If what you are doing now is not bringing appropriate results, ask the Lord to show you a new thing.  Believe me, my husband and I have been through all of the typical stages thus far with our own children; the beautiful and the ugly ones, and it is by no means over!  But God has always been, and will continue to be faithful to us as we are faithful to Him.  I can hear Him now… “A little snip here, and a little snip there…”

Kim is wife to Mike, mother to Ahren, Nick, Mason, Gracie, & another little blessing on the way.

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2 Responses to “Raising the Standard of Raising Kids”

  1. Lonnie Mattingly Reply 11/13/2009 at 1:32am

    A distressed and frustrated mother asked me if Proverbs 22:6 was a promise or a principle… I said, “Both.” It is a general principle which we should try to practice. Then generally speaking we can expect our children will have every opportunity to turn out right. However, you can not say that the commitment of the parents will override the free will of the child.

    I believe it can also be accepted as a promise. Like most promises it has a condition. The condition is, “train up a child in he way he should go.” I have pastored for 37 years and never yet have I met a parent totally capable of perfectly fulfilling that condition. We all have chinks in our armour.

    Therefore there must be another element involved. That element is total dependance on the mercy and grace of God. Another Bible passage that has helped me is found in Isaiah 49:25 which says, “But thus saith the LORD, Even the captives of the mighty shall be taken away, and the prey of the terrible shall be delivered: for I will contend with him that contendeth with thee, and I will save thy children.”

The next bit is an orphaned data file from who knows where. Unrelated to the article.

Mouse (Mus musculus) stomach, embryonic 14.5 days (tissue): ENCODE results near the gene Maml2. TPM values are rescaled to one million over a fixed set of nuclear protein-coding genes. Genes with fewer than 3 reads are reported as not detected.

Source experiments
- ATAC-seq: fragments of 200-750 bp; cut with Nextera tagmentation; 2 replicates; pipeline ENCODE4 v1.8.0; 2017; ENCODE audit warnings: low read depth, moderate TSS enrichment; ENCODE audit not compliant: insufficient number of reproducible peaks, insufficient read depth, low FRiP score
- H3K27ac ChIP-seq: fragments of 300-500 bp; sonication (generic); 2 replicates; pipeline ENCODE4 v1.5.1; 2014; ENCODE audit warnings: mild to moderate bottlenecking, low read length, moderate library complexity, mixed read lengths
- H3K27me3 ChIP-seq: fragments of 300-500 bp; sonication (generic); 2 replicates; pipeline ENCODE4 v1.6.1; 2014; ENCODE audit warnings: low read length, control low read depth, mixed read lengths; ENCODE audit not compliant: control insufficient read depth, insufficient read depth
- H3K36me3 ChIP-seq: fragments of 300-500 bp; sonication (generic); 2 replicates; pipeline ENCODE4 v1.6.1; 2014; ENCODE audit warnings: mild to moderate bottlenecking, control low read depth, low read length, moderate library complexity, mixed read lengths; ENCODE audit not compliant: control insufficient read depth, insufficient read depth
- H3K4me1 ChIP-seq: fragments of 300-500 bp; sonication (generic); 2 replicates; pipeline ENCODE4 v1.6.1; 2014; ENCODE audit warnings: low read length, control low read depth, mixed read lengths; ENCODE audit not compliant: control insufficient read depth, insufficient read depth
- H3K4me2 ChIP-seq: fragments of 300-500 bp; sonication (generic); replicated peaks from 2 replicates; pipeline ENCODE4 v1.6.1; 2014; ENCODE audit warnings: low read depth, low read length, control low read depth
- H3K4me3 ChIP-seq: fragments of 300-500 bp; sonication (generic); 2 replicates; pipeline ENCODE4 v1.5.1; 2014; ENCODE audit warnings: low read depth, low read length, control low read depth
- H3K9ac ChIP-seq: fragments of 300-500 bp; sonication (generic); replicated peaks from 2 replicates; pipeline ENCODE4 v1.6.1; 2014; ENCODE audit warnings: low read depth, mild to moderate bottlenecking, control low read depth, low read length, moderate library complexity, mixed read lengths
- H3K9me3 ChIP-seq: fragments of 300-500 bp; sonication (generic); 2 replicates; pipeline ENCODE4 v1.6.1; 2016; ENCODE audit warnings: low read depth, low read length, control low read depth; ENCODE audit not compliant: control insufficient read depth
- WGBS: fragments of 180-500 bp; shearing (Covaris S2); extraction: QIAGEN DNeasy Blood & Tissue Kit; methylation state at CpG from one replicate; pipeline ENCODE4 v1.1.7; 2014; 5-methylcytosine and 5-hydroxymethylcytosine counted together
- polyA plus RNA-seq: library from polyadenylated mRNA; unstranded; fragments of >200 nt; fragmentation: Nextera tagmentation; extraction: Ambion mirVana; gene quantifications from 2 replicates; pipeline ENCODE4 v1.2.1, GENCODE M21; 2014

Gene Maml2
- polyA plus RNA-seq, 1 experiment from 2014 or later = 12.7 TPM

I have a message I preach that in essence says, “God can rescue your captive (caught by the enemy) children and God can deliver your children that are being hunted (a prey in the crosshairs of the enemy’s gun).”

    Thus, we do our best. We follow the principles, we claim the promises but we don’t depend on our ability. When we have done all we can humanly we cry out to God asking Him to work supernaturally.

    then if and when all else fails we trust that “when they are old” … they will find their way to the fath of their fathers.

    (My guess is that the father of the prodical son had done his best but the son had to learn for himself)

    Lonnie Mattingly
    lonniemattigly@insightbb.com
    follow Lonnie Mattingly on Twitter.com/lonniemattingly

  2. Very good article Kim. I liked how you pointed out that many Christians’ parenting philosophies, though they are popular, are wrong when alligned with Scripture:

    “Often, when a parent actually does take the time to address their situation, it is passed off with the comment that; “Boys will be boys,” or, “You know how kids are!” I often walk away thinking, “Yes I do, my friend! That’s why God left us instructions in His Word regarding their training!”
    While all of this has become the “norm” for behavior of children in all stages of development, it is by no means right by God’s standards, nor should it be acceptable in Christian families.”

    Thanks for seeking to strengthen our parenting to make disciples for Christ.

    Please tell your family HI!